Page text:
“There were over 200 kids that would have considered it a trophy to kill my child,” she said. “I became absorbed with ‘what can I do to save my child?’”
The space became neutral territory where young men left their disputes at the door in exchange for food, shelter, leadership development, and paid work. Young people from other gangs started asking for lodging. With support from community organizations and religious groups, the Fattahs bought up 23 homes on the block for use as dormitories, 18 of which they still own. Soon there were 300 boys from 73 street gangs living in the House of Umoja complex, according to a 1978 U.S. Congress report.
The organization, which is now run by Falaka Fattah and her grandson Anthony Bannister-Fattah, is perhaps best known for the Imani Peace Pact of 1974. The historic conference took place at a Quaker meeting house, where between 500 and 700 gang members gathered to declare that they would not fight one another and vowed to spread the word of peace. The following year, homicide rates dropped.
The 1978 congressional report said the following about the decline:
“The persons largely responsible for this change are the David and Falaka Fattah family … with unorthodox ideas and no formal training in social work, the Umoja program has taken in and embraced some of Philadelphia’s toughest gang members in a new concept of peace.”
Over four decades, the House of Umoja worked with roughly 3,000 boys, according to Falaka Fattah. The program was based on the African extended family model, meant to provide support and structure to boys growing up in dysfunctional home environments. Days consisted of chores, courses in African customs, school study, and job preparation. When a resident strayed, they met with a tribal council to determine a productive form of discipline, such as helping a neighbor or cleaning a public space, and young men who adhered to the program were awarded the name “Fattah” in a special ceremony.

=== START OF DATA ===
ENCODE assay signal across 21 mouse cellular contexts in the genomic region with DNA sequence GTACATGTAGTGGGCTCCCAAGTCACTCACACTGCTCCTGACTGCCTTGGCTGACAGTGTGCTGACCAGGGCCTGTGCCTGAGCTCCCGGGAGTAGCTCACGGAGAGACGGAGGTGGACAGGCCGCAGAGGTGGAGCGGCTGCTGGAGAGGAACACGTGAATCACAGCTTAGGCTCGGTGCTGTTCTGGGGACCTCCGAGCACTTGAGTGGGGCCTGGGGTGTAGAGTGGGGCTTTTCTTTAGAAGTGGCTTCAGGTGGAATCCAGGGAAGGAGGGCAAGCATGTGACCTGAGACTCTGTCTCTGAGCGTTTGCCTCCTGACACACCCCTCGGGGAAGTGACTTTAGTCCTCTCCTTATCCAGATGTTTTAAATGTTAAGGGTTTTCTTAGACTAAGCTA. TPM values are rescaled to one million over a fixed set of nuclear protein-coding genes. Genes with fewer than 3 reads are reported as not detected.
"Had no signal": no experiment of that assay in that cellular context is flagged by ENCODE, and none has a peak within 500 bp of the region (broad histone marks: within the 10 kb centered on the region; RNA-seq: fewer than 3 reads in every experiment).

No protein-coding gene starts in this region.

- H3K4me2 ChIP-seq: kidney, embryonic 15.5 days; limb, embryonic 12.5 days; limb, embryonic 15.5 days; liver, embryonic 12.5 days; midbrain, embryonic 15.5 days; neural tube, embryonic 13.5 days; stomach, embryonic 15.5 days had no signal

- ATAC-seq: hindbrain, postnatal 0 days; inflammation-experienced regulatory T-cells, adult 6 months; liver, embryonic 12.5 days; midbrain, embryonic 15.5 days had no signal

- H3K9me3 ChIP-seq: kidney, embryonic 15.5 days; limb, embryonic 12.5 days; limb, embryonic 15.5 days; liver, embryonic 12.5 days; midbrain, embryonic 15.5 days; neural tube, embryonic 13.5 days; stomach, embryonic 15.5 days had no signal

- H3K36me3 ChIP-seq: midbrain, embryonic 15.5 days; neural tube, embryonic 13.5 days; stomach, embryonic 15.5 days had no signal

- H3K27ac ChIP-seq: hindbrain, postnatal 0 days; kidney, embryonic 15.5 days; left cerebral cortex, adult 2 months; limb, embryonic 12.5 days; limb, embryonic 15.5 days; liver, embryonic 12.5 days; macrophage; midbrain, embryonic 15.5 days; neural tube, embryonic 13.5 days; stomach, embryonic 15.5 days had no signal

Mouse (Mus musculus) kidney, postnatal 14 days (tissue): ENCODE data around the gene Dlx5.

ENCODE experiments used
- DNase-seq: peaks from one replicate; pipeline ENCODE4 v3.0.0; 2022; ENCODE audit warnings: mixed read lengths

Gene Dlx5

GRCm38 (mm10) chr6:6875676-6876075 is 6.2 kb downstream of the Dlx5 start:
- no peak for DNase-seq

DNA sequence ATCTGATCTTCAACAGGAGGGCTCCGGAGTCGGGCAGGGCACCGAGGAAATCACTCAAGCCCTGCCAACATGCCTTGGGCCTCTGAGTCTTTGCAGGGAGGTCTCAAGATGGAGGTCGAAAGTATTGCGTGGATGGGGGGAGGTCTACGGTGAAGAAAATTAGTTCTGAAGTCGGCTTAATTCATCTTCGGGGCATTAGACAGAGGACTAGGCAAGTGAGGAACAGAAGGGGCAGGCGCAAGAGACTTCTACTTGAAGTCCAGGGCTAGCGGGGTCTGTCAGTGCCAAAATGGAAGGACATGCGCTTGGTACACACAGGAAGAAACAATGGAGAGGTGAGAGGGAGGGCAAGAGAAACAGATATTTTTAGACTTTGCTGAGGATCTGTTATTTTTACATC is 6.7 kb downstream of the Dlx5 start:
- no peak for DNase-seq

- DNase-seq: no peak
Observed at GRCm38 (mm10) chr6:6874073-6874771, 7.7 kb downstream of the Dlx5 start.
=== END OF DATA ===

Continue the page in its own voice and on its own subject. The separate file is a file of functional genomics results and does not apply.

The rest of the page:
Baby John, who started living in the house at age 12 after becoming involved with the Moon gang, said that family structure — particularly the combination of love and discipline from Falaka Fattah — was what kept him and the other guys off the streets.
“We called her mom, she was mom,” he said. “She was nice, even when she got mad at me.”
Everybody knew the rules, said House of Umoja site manager Hakim Tendaji, who started working at the House of Umoja when he was a college student.
“If you needed a place to sleep, you had a place to sleep,” he said. “They had to go to school. The guys that were 18 [and] older, you had to find a job. You had something to do.”
Being good neighbors was also part of the routine. Baby John remembers giving out food to families on the block, cleaning up the streets, taking field trips, and participating in talks with local politicians.
“People from the neighborhood would come in and get dug in at the House of Umoja,” he said. “You’d see people helping ladies across the street. Ain’t nobody snatching pocketbooks in the neighborhood, ain’t no gun violence.”
Umoja’s leaders acknowledge that today’s youth are different from the young people they guided decades ago, and that the culture has changed as well.
Kendra Van de Water at YEAH Philly, a youth-focused gun violence prevention group founded in 2018, said gangs these days can be specific to just one block instead of a neighborhood. And there are plenty of disputes not related to gang culture.
“The social media altercations have really taken a turn and skyrocketed,” she said. “Now you see people being killed over social media issues, especially Instagram.”
And the days of fist fighting are over, she said.
“These days, people go out and get guns.”
She said making sure young people have input is key to designing a program that’s up-to-date.
“We’re always talking to young people, asking, ‘Does this make sense?’” she said. “They come to us with so many ideas, and we just implement them.”
The Fattah family believes that stemming the current gun violence crisis will take a combination of building up youth leadership and creating unity across neighborhoods. They’ve created a “block by block” strategy designed to create “violence-free zones” based around the idea of an “intentional community.”
The youth peace corps is part of that, along with plans to:
- mobilize block captains to identify families in need
- provide sanctuary space for block captains and block members to voice their needs and devise solutions
- give voice to people ages 15-25 through youth editions of Umoja magazine
- implement a “Planting Seeds of Peace” messaging campaign throughout Carroll Park in partnership with local stores and restaurants
- host a yearly hybrid Healing Conference bringing stakeholders, community members, people ages 15-25, and wellness and behavioral health practitioners
Earlier this year, the House of Umoja was selected to receive $150,000 in state funds over a two-year period, on a reimbursement basis, to execute these plans.
The House of Umoja used to be in contract with the city and state, and young offenders could be sent to live at the house instead of in a juvenile detention facility. But the residential components of Umoja stopped in 2010 when David Fattah suffered a fatal heart attack and Queen Mother Falaka Fattah received a cancer diagnosis.